Post the telephone number of the nearest Poison Control Center beside your phone. Local centers are usually listed inside the cover or in the white pages of the phone book. If you don't find such a listing, send a self-addressed, stamped envelope to the National Poison Control Network and ask for the number of the center closest to you. Do it now . . before you actually need assistance.
 Buy a Poison Antidote Slideguide and/or a Poison Safeguard Kit. The Slideguide is an uncomplicated cardboard wheel. You simply turn a disk to the code number assigned to a given poison, and a home antidote or other instructions appear in a window marked "Procedures."
The Poison Safeguard Kit was developed in conjunction with Dr. Moriarty's National Poison Control Network. It contains order forms for Mr. Yuk stickers, the telephone numbers of every Poison Control Center in the United States, poison education information, two bottles of syrup of ipecac to induce vomiting, and a bottle of activated charcoal (which is a useful antidote in many instances).
Don't panic and DO NOT immediately reach for the ipecac. Treatment may not be necessary, or ipecac may be the wrong substance to use.
First and foremost, call your local Poison Control Center. Identify the suspected poison to the staff person and wait for instructions. (Let the adviser know whether you have ipecac and/or activated charcoal on hand, but don't use either unless instructed to do so.)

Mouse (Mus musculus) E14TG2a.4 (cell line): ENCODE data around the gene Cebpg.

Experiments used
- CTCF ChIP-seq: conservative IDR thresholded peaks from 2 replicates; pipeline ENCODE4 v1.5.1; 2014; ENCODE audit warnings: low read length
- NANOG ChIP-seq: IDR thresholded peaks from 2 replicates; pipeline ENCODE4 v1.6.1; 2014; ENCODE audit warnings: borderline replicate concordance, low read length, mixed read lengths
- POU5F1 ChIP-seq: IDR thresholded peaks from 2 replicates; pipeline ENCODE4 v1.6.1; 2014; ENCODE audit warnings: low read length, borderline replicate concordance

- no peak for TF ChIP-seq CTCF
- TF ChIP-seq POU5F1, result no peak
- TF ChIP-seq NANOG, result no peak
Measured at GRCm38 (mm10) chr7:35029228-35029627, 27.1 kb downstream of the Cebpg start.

If you're told to use ipecac, give one tablespoon, followed by a tall glass (8-16 ounces) of any fluid except milk. Vomiting should take place in about 15 minutes. If it has not occurred within about 20 minutes, give another tablespoon of ipecac ... but no more.
Ipecac should not be administered at home if the victim is less than one year old ... if the poison is a corrosive: lye, drain or oven cleaner, or dish washing detergent; if the poison is a petroleum product: kerosene, gasoline, paint thinner, or furniture polish or if the victim is either unconscious or convulsing.
Such serious situations usually warrant a speedy trip to the nearest emergency room, but do call the Poison Control Center first.
Poison-proofing your home should take no more than an hour or two. If you have young children, right now is the time to:
[a] Lock poisons away in a secure place.
[b] Use the Mr. Yuk stickers on substances that can't be locked away.
[c] Send away for your Poison Safeguard Kit.
[d] Post near your telephone the number of the closest Poison Control Center.
In 1976, Tom Ferguson—then a fourth-year medical student at Yale—launched a magazine called Medical Self-Care... which he hoped would serve as "a Whole Earth Catalog of the best medical books, tools, and resources."
Tom spoke of his plans for the publication and of his conviction that self-care could raise the general level of health in this country and lower our inflated levels of medical spending in a MOTHER EARTH NEWS interview, and left no doubt that he would work toward making those "dreams"come true.
Well, Tom Ferguson is Doctor Ferguson now, and the medical self-care "movement" — as well as Tom's magazine — has flourished. People are beginning to assume more responsibility for their own well-being and are eager for information that will help them take better care of their bodies.
So in an effort to provide just such very necessary data, MOTHER EARTH NEWS' offers as a regular feature a piece by Tom Ferguson, M.D., entitled (what else?) "Medical Self-Care."